You have an inkling something’s wrong with your hearing. So, what’s holding you back from getting the help you need? In many cases, people don’t take action because of preconceived notions about hearing loss and hearing aids. Well, many of these notions are actually myths.
Following are eight of the most common misconceptions we’ve encountered at Shelby Hearing Center:
MYTH: I’m too young to have a hearing loss.
FACT: Hearing loss affects people of all ages. This includes an estimated 26 million Americans between the ages of 20 and 69 who have high-frequency hearing loss due to exposure to noise.
MYTH: My hearing loss is not treatable.
FACT: Nearly 95% of people with high-frequency hearing loss (the most common type) can be helped with hearing aids.
MYTH: Only people with a serious hearing loss need hearing aids.
FACT: Even a mild hearing loss can lead to significant issues. For example, in the workplace, it may cause you to miss important words. At home, you may turn up the TV or radio too loud for other family members. You may even be unable to hear alarms or other warning signals, compromising your safety.
MYTH: I’ll learn to live with my hearing loss.
FACT: Numerous studies have linked untreated hearing loss to social isolation, as well as an increased risk for depression, dementia and other health problems.
MYTH: I’m self-conscious, and hearing aids are just too noticeable.
FACT: First of all, hearing aids today are smaller and more discreet than ever. Chances are, other people won’t know you’re wearing them. Secondly, untreated hearing loss is often more obvious than a hearing aid — especially if you frequently ask others to repeat themselves or you respond inappropriately in conversations.
MYTH: Hearing aids will make some things sound too loud.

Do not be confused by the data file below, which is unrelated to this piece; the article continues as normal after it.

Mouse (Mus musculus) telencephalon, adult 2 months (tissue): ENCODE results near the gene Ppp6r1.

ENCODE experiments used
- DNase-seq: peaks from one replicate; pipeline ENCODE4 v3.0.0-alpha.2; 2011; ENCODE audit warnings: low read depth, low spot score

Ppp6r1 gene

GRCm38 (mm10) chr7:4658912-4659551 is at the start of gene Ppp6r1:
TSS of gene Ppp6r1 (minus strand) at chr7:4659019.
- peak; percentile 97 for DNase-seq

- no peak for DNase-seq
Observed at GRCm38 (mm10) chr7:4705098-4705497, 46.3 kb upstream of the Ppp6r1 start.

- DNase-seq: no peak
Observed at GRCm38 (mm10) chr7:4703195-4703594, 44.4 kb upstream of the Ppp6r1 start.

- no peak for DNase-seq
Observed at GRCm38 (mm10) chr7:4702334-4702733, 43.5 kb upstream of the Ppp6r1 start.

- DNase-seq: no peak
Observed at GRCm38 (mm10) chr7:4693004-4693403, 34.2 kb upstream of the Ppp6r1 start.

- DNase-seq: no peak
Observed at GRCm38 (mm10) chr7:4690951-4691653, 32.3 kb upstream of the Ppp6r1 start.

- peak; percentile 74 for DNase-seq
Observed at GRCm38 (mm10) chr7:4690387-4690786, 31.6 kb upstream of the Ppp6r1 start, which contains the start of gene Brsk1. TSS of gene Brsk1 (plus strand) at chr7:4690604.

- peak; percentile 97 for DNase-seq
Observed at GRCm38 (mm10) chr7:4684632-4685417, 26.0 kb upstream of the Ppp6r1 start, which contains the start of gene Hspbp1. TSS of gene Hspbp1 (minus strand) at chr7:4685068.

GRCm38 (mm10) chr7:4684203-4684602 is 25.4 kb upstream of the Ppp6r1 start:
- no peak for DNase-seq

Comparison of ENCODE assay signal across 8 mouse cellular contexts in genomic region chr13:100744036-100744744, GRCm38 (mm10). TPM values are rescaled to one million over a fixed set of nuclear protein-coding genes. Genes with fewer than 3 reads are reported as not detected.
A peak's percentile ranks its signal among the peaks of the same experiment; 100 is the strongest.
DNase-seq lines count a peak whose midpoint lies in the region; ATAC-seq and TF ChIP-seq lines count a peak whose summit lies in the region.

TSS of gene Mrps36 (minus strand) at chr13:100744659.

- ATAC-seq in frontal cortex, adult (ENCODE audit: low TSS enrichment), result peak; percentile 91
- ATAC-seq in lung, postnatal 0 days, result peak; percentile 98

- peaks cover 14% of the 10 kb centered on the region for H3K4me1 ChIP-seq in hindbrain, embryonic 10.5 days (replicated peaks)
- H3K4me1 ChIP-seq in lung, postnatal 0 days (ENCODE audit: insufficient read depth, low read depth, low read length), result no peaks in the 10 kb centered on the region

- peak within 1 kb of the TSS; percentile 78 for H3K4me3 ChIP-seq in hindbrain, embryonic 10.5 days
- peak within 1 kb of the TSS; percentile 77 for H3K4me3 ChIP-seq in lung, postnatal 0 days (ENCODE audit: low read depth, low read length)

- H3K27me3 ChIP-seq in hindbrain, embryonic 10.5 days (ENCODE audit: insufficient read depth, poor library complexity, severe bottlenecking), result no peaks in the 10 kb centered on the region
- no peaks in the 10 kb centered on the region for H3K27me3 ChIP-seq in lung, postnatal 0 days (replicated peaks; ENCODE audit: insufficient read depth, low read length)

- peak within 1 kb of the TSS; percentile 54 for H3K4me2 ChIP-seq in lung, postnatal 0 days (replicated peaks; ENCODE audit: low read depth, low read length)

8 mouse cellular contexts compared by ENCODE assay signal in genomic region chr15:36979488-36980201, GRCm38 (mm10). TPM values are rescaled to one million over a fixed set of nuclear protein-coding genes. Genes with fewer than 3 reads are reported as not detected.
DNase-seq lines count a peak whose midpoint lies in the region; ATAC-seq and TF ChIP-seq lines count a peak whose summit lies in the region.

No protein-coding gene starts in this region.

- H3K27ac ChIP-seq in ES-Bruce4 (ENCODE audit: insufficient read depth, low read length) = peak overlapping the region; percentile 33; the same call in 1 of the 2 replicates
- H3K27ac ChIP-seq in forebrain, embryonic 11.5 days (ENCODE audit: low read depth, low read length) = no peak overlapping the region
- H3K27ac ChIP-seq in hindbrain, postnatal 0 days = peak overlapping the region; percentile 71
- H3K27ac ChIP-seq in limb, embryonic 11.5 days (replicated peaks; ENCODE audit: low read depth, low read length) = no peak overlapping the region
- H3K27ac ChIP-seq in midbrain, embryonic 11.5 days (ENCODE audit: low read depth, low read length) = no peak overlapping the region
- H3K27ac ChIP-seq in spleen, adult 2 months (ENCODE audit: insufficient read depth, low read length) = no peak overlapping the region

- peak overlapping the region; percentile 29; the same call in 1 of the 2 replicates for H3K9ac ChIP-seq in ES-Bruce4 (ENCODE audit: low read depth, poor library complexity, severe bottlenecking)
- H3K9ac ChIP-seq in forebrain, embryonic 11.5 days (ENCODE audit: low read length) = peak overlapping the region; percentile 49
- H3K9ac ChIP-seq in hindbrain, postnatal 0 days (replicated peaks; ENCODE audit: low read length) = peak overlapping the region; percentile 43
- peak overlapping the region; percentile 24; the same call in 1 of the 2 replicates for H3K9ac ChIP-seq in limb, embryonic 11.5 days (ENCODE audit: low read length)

FACT: Once upon a time, hearing aids amplified all sounds equally, making some sounds unbearably loud. Today’s digital, computerized hearing aids are so “smart,” they can boost the soft sounds you want to hear while suppressing less desirable sounds.
MYTH: I can get by with just one hearing aid.
FACT: Most people who have hearing loss in both ears will benefit significantly from “binaural” amplification (two hearing aids). Benefits include improved identification of sound sources, better hearing in noisy situations and more natural sound quality.
MYTH: It’s smart to buy a hearing aid on the Internet or by mail order.
FACT: While you may pay a low price, you won’t get the expert audiological services that are so critical to satisfaction with hearing aids. By working with an audiologist, you’re assured of accurate testing, correct hearing aid selection, proper programming, verification of fit/performance and follow-up care. When you add it all up, the care you receive from an audiologist is a much better value!
I’ll be glad to answer your questions and discuss any concerns you may have about hearing loss and hearing aids. Call Shelby Hearing Center today at 1-877-465-6068 to schedule a no-obligation consultation and hearing evaluation.
Dr. Kay Young is an audiologist at Shelby Hearing Center, where she has served individuals with hearing loss since 1984.